I processed the film more or less as recommended using Foma’s specially formulated Retro Special Developer, and then scanned it with an Epson V750 Pro flatbed scanner. I made minor adjustments to contrast in Lightroom.

As I anticipated, my results from this experiment are more pictorial than literal.

A photo of the setting at Stafford Springs, Connecticut.

New England Central’s freight with EMD diesels working long-hood first at Stafford Springs, Connecticut. Retropan’s halo effect combined with the large amounts of flare from the sun hitting the front element of the lens contributes to this interpretive image.

Tracking the Light posts something different every day.

Berlin, Connecticut Revisited.

This is a follow up to my Tracking the Light post of December 23, 2016, where I explained that on Wednesday December 21, 2016, Otto Vondrak sent me the sad news that the old station at Berlin, Connecticut had been gutted by fire.

This was reported as a ‘total loss.’

I generally avoid accidents, derailment sites, and fires. However, a few weeks ago, I decided I should take a look at the remains of the Berlin station before the scene was made unrecognizable.

This was not an easy photo to make. I have a lot of happy memories of this place. Exposed in January 2017 on film using my Nikon F3.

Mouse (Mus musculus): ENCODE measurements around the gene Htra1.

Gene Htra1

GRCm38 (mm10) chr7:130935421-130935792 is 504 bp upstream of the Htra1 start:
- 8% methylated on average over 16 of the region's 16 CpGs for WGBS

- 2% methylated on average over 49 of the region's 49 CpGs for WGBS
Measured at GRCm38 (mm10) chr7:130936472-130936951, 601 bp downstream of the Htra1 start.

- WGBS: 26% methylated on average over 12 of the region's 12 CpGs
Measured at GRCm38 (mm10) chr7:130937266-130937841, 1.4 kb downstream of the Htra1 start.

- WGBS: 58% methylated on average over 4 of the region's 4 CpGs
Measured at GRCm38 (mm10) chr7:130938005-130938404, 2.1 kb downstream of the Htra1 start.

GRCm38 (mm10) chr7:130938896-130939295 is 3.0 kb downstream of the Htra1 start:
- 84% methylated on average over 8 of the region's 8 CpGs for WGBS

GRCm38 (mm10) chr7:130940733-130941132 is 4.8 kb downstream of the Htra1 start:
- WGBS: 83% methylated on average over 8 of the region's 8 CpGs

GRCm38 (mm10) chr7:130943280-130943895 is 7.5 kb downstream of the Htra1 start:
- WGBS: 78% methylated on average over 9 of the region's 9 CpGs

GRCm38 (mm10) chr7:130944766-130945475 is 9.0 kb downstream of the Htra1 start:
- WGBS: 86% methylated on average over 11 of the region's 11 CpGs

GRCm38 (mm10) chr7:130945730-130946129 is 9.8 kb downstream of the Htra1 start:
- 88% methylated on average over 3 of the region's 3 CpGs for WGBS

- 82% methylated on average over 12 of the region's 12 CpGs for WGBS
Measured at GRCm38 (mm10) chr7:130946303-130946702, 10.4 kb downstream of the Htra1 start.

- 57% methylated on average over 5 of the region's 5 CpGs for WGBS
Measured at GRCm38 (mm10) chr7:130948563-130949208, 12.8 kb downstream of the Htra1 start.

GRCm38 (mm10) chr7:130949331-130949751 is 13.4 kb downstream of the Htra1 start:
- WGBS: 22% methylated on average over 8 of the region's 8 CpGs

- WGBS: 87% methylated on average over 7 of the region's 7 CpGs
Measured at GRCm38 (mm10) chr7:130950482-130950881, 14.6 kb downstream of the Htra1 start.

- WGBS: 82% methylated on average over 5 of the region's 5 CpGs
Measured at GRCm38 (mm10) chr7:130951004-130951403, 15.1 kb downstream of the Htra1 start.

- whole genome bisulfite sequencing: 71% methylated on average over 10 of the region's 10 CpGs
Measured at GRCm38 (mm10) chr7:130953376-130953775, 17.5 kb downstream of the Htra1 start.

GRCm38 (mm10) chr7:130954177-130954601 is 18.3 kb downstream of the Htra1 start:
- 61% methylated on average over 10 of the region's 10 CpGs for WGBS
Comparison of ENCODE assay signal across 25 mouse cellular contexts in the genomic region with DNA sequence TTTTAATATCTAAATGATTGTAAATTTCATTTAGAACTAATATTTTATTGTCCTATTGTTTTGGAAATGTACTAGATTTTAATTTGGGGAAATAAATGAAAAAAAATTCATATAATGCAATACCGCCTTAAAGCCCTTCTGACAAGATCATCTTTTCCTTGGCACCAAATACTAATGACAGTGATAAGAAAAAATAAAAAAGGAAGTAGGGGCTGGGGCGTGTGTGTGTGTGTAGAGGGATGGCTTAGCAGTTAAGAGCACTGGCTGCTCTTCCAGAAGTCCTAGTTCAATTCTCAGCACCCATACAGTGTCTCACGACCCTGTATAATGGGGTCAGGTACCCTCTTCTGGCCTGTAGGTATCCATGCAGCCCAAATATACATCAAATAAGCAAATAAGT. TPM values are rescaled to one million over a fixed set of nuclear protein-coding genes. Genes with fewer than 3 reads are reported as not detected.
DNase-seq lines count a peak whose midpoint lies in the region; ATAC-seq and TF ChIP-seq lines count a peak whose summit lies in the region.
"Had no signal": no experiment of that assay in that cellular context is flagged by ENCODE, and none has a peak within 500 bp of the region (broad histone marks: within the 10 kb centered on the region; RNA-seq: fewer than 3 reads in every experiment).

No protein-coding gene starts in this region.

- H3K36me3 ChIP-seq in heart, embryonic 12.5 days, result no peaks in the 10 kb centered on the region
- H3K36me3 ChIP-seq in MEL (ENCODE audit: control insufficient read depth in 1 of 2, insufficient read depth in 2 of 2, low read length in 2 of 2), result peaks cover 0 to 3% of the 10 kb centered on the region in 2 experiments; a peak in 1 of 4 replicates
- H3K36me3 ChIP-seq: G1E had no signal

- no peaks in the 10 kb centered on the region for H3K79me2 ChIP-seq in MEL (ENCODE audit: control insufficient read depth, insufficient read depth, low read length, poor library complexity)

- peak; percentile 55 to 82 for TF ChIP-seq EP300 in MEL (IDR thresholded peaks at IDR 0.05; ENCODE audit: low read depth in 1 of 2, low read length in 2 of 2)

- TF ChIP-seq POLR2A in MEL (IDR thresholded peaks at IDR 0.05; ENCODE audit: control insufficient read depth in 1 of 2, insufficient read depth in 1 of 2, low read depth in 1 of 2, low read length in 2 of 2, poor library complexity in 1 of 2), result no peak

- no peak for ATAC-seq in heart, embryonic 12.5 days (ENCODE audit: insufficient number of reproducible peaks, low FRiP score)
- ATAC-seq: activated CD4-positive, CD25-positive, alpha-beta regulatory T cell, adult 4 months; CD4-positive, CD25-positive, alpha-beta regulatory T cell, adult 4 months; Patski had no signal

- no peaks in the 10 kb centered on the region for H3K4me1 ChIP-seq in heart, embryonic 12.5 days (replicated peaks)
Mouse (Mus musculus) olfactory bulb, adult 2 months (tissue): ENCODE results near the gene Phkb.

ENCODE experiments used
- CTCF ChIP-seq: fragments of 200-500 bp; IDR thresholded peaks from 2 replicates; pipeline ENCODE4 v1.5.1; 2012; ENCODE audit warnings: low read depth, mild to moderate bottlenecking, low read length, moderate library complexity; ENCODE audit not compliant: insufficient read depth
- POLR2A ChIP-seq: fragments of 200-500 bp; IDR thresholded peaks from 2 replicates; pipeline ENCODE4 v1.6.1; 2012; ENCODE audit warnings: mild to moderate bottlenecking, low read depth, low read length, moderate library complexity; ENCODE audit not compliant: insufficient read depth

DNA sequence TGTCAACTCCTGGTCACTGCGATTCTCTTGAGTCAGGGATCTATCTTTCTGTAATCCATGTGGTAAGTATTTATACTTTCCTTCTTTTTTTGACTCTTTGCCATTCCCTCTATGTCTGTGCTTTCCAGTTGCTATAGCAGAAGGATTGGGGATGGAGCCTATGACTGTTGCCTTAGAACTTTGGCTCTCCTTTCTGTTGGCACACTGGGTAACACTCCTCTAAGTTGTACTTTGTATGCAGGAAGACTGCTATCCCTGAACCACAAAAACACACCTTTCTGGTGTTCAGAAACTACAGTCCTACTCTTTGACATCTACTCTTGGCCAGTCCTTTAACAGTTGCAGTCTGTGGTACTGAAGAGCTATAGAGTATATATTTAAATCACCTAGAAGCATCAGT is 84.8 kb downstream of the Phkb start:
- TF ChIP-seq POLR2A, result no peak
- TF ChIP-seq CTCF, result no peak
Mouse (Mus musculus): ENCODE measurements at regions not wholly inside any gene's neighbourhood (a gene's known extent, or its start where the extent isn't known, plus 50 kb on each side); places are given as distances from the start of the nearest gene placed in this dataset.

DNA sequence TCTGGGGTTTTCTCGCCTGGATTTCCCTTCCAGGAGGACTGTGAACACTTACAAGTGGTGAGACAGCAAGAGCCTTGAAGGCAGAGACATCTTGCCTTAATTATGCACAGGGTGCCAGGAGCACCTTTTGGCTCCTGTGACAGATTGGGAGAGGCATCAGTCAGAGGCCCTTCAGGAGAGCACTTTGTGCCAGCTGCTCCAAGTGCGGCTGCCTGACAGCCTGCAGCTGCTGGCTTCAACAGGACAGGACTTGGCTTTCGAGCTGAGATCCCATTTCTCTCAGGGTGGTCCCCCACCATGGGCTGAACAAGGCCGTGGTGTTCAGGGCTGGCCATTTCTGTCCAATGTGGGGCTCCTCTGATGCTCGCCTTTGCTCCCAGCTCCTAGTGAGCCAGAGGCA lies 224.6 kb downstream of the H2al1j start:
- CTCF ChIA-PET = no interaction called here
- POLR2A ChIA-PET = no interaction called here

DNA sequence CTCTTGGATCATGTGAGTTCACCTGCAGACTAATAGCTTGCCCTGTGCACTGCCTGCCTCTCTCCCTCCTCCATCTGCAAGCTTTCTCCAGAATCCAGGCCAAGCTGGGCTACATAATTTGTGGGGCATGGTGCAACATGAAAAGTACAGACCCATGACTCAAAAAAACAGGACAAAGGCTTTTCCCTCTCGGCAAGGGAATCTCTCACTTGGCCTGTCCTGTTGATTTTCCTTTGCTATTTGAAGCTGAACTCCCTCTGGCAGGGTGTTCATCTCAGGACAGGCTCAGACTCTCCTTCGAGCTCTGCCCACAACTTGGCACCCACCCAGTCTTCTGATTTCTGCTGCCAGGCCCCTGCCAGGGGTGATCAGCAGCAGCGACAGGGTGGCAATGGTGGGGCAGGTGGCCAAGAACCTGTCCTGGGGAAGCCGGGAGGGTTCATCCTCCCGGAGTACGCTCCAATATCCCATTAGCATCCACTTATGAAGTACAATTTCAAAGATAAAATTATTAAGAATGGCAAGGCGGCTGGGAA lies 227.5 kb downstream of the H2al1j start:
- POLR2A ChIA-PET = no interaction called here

Here’s the Berlin Station’s arched window as it appeared in September 2004.

Brian Solomon’s Tracking the Light posts daily.

Shore Line East at Clinton, Connecticut.

Last summer, fellow photographer Pat Yough and I made a project of exploring the old New Haven Shoreline route between New Haven and Old Saybrook, Connecticut.

We decided that some of the locations we investigated on summer evenings, would have better lighting on a winter afternoon.

So on January 29, 2017, we re-visited the Shore Line East station at Clinton, Connecticut and photographed a processions of trains.

Here’s a view of Shore Line East train number 3645 working west with a locomotive painted for the old New Haven Railroad.

This colorful engine was a bonus since many Shore Line East trains run with old Amtrak Genesis P40 diesels in faded Amtrak colors.